Skip to comments.The Barter Value Of Skills
Posted on 04/28/2012 2:26:45 PM PDT by blam
The Barter Value Of Skills
April 26th, 2012
This article has been generously contributed by Tess Pennington of Ready Nutrition. After joining the Dallas chapter of the American Red Cross in 1999 Tess worked as an Armed Forces Emergency Services Center specialist and is well versed in emergency and disaster management & response. You can follow her regular updates on Preparedness, Homesteading, and a host of other topics at www.readynutrition.com.
Recently, we talked about the necessity of learning skills to aid us in a survival situation. Dont underestimate the value of those skills for barter. If the grid goes down, people may be left with no access to medical care, serious gaps in their knowledge or the inability to repair vital items. If you possess those abilities, your skills will be in high demand.
In the situation of economic collapse, there will be a revival of the barter system. To barter means to exchange your goods or services for someone elses goods or services. To complete a satisfactory barter transaction, each person must desire something from the other party. Despite the potential of desperation, its morally imperative to be fair to the party that is most in need. Remember that one day, that person who is most in need may be you.
Right now, if something breaks, the replacement is only as far away as the closest Wal-Mart. However, in the event of an economic collapse or a disaster that causes the trucks to stop running, it wont be easy to replace broken items. The ability to repair broken items will be in very high demand. It will be a rare skill, because we live in a world of planned obsolescence. Few people actually know how to repair an item in a sturdy and long-lasting way.
Brandon Smith of Alt-Market calls this about bringing back the American Tradesman:
If you wish to survive after the destruction of the mainstream system that has babied us for so long, he says, you must be able to either make a necessary product, repair a necessary product, or teach a necessary skill. A limited few have the capital required to stockpile enough barter goods or gold and silver to live indefinitely. The American Tradesman must return in full force, not only for the sake of self preservation, but also for the sake of our heritage at large.
Check out Brandons excellent article on the barter system here.
There is no limit to the skills that could be used in a barter situation. Some examples would be:
First Aid for traumatic injuries Sutures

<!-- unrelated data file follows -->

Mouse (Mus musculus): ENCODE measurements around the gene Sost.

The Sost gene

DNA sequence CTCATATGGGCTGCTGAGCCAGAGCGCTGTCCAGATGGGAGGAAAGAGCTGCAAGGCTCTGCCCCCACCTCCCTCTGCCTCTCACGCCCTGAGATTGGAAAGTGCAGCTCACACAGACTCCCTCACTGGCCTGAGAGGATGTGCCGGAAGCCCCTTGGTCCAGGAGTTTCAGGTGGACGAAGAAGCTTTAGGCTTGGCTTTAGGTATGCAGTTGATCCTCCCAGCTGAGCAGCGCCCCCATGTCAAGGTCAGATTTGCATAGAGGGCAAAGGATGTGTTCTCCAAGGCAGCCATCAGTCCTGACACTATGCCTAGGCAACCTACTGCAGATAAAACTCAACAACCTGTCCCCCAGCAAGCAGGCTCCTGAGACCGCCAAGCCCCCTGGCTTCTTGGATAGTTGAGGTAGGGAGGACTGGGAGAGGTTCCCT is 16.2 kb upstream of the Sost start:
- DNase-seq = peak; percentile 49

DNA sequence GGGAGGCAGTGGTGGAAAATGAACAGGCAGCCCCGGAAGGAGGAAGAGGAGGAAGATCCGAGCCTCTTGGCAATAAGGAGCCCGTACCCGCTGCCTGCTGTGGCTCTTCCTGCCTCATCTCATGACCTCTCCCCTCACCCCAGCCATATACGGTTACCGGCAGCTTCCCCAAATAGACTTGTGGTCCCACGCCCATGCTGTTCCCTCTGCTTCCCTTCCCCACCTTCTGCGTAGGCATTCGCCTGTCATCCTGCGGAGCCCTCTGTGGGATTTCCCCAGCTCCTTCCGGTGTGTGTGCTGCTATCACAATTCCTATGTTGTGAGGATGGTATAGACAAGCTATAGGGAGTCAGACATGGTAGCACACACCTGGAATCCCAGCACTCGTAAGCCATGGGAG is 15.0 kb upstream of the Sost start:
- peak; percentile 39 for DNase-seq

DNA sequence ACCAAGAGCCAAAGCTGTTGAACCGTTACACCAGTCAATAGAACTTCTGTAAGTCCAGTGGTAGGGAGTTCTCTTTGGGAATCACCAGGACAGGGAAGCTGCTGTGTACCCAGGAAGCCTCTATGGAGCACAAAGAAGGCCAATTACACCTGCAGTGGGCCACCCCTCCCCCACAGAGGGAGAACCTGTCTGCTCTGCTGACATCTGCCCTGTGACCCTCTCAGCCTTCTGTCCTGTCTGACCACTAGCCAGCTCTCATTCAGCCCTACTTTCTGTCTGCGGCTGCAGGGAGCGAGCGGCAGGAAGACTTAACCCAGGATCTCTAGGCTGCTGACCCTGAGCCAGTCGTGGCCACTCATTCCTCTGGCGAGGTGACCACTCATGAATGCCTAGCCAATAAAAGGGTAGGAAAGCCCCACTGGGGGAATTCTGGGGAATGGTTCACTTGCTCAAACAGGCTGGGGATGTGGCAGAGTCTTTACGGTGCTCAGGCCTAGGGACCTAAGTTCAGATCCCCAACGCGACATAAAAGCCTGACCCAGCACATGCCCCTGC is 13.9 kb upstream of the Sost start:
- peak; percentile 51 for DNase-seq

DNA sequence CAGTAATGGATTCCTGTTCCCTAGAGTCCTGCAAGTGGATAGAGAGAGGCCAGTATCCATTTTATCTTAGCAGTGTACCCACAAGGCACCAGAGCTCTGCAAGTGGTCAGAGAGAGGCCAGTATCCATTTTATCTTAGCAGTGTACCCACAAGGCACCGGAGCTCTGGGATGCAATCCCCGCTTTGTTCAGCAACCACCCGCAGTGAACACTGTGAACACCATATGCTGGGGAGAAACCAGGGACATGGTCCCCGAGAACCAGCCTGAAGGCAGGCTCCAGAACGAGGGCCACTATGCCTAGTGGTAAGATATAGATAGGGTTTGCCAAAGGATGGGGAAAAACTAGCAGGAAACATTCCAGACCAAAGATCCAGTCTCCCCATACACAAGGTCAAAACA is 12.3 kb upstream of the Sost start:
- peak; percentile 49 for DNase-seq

Teaching skills to adults like knitting, gardening, machine repair, etc.
Mechanics skills: the ability to fix solar generators, small machines, automobiles, etc.
Other repair skills: the ability to repair tools, woodstoves, plumbing, etc.
Making soap and candles
If the grid goes down or the economy collapses in a long-term way, gone are the days of making your living doing IT work or ringing through purchases at the grocery store. You will need to become not only self-sufficient, but a provider of goods or services.
Consider what abilities and knowledge you possess that can be shared with others. Nobody can do it alone there is always going to be something you need that you cant provide for yourself.
Buy David Gingery’s books.
I have 9 of those listed skills.
Play blackjack for grains of rice.
When you win, bump up the stakes to pinto beans.
When you win, bump up the steaks.
Good article over here, K.
Hmmm. That means I should hoard rice, pinto beans, and decks of marked cards....
I have 12 skills on the list,plus a few more not listed.I still don’t feel like I’m prepared for what’s surely coming.
Many established people have been busybodies, rumor mongers and false accusers against the property rights and other civil rights of their neighbors. No contracts with them. They and anyone doing jobs for them will be on their own.
Heck, I'm not even sure where my teeth are right now.
The author forgot what will probably be the single most sought after skill set:
We put back enough ingredients for pretty near 50 gallons. I reckon we are going to be right popular when the SHTF.
Legally, in the US, every adult is allowed to brew 250 gallons of beer. I know some homebrew guys that keep enough materials on hand for 1000 gallons. And they aren't preppers. ;)
50 gallons is enough to get things going, trade for other stuff, additional ingredients, etc. I’m mostly limited by the number of E-Z cap bottles we have. Those things are not cheap.
And we are adding to our stash as we can. Other items are taking priority right now, mostly those of the brass and lead persuasion.
And food. And more medical supplies....
And I’d be really polite to those thousand gallon home brew folks if I were you. LOL
“Heck, I’m not even sure where my teeth are right now.”
LOL! Mine are MIA, too.
"I have 12 skills on the list,plus a few more not listed.I still dont feel like Im prepared for whats surely coming."
Mathew 6:33 But seek first his kingdom and his righteousness, and all these things will be given to you as well.
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